And so the cycle begins anew. Yes, something happened this time. But Joon-goo, as usual chooses to just pretend like it never happened and who knows when we're finally going to hit the crisis point on his latest bad decision. Home life with Eun-soo is even more depressing than usual here- she doesn't know what's going to happen, but it's so clearly telegraphed that the relationship with Joon-goo isn't working out that a lack of a communication is the only thing keeping this marriage alive.
I have to admit I almost, almost, managed to feel sorry for Da-mi this time. It's kind of inescapable at this point that, in contrast to Eun-soo, she's willing to do anything, resort to any base level, to try and keep her relationship with Joon-goo going. Obviously this isn't making her happy. Even Da-mi's usual sociopathy can't just brush aside Joon-goo's obviously chilly attitude toward her. The fact that he's just as unwilling to sever as she, though, well, that's not something that can just be ignored.
Chae Rin's got problems too. She makes a trivial, totally reasonable request of her in-laws and is brutally shot down for no apparent reason other than general spite. It's been long established that Lady Choi does not want family members, but servants. And even servants aren't good enough a lot of the time. Maybe robots are what she's looking for? Regardless, it's a bad time all around for whoever happens to be nearby.
Now, something else worth considering about Eun-soo. She tries to pep talk Seul-gi on the perks of having a younger sibling, and Seul-gi is unimpressed. Considering the poor relationship she has with her stepmom, this isn't surprising. Seul-gi doesn't want new family members. That just makes life more unpleasant for her, having to share time between people she doesn't particularly care about.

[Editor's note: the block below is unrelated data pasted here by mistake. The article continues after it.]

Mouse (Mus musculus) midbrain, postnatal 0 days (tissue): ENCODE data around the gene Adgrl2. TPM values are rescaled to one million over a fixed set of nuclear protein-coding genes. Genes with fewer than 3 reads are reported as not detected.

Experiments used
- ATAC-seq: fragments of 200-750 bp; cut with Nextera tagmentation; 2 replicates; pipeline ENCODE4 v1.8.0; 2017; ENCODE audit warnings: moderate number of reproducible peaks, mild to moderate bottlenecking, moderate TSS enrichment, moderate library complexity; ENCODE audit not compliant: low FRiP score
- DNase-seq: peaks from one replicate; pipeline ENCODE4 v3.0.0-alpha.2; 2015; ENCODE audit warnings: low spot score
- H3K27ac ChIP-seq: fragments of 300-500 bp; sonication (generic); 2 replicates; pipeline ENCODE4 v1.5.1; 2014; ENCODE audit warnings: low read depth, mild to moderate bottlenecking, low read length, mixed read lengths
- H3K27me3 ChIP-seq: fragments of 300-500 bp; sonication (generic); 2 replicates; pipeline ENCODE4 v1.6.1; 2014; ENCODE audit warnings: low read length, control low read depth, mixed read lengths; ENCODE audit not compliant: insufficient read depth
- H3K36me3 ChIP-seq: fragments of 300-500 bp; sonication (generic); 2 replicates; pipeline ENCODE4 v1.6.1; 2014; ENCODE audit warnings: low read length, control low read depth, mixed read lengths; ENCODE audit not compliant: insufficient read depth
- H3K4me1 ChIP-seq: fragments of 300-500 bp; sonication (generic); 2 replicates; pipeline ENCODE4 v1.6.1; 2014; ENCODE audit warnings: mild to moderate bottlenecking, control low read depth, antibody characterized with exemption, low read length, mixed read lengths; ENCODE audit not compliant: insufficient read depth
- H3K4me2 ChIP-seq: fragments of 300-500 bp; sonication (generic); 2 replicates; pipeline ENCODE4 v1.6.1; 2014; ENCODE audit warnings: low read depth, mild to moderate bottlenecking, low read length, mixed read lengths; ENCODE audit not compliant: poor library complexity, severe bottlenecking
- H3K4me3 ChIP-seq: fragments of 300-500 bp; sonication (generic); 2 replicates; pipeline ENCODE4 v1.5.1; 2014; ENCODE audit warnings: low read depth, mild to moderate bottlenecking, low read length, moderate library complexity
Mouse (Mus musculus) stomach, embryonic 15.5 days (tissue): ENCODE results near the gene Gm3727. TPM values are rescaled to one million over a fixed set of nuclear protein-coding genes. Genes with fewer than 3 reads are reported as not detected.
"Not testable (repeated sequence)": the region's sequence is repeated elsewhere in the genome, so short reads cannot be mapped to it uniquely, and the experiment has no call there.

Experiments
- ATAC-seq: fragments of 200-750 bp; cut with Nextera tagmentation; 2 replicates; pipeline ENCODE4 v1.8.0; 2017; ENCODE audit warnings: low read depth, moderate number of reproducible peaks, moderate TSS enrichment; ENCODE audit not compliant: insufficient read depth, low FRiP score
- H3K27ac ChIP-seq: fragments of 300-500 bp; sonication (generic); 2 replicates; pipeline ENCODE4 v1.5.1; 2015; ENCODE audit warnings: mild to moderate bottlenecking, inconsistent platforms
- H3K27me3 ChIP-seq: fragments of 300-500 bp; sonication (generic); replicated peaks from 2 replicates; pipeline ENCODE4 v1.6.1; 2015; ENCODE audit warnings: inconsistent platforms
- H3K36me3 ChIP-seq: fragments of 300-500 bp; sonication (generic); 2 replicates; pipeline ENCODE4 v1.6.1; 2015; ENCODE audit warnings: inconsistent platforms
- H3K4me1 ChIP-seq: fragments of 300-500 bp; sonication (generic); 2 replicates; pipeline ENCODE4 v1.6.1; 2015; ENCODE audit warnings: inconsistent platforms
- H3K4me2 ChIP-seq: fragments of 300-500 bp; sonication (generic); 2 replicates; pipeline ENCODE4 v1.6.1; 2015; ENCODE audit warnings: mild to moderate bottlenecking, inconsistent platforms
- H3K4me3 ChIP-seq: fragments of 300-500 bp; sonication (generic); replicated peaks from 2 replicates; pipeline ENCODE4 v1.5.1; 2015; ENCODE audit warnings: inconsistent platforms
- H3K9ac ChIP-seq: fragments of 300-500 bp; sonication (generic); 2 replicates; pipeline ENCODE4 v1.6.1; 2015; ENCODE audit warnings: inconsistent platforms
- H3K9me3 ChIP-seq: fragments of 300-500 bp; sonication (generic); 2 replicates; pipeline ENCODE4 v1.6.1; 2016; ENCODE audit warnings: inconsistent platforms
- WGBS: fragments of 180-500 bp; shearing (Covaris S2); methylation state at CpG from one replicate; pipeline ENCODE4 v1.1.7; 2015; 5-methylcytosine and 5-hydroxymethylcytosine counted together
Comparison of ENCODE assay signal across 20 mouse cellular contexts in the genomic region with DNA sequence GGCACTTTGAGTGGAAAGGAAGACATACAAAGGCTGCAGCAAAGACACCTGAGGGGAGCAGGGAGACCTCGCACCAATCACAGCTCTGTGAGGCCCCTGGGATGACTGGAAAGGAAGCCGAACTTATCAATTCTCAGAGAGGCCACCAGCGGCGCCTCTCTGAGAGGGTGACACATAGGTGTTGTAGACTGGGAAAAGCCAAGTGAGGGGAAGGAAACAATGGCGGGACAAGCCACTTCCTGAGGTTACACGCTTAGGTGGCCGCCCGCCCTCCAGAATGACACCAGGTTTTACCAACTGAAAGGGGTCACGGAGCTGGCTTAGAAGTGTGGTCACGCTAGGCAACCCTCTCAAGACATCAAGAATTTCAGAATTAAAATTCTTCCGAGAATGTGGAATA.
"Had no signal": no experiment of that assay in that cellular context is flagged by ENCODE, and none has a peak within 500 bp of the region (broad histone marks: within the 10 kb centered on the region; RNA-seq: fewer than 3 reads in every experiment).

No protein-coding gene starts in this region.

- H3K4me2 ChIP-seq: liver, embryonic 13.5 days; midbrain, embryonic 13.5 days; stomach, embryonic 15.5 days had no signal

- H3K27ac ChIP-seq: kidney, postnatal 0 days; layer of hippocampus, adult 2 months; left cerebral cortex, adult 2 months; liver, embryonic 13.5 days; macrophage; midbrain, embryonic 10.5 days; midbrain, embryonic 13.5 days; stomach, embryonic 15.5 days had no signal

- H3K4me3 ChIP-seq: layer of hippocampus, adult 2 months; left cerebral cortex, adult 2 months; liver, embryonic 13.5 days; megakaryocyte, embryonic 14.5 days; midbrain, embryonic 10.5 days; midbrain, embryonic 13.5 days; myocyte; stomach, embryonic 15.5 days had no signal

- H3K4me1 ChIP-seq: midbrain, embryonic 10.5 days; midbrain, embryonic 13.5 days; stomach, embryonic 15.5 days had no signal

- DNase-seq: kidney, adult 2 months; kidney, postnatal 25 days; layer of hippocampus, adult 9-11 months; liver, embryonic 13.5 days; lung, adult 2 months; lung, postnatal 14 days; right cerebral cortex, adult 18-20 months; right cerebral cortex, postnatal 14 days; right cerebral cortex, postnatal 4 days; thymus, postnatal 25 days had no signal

It also begs the question of why Eun-soo's only interaction with her daughter is through reading these bedtime stories. As far as I can tell, Eun-soo doesn't actually do anything during the day. She literally lives in a home where servants are capable of managing all the daily chores. Increasingly this is just looking like a doll's house- hopefully Eun-soo is able to figure that out and take some steps to prevent it. The depressing undertones of "She Gets Married Thrice" are, as usual, the drama's greatest strength and weakness. It's compelling emotional stuff, but watching people slowly suffocate emotionally isn't exactly fun. At least Hyeon-soo's doing all right. Mostly.
Staff writer. Has been writing articles for HanCinema since 2012, having lived in South Korea since 2011. Started out in Gyeongju, then to Daegu, then to Ansan, then to Yeongju, then to Seoul, lived on the road for HanCinema's travel diaries series in the summer of 2016, and is currently settled in Anyang. Has good tips for utilizing South Korea's public bus system. William Schwartz can be contacted via firstname.lastname@example.org.
"[HanCinema's Drama Review] "She Gets Married Thrice" Episode 27"
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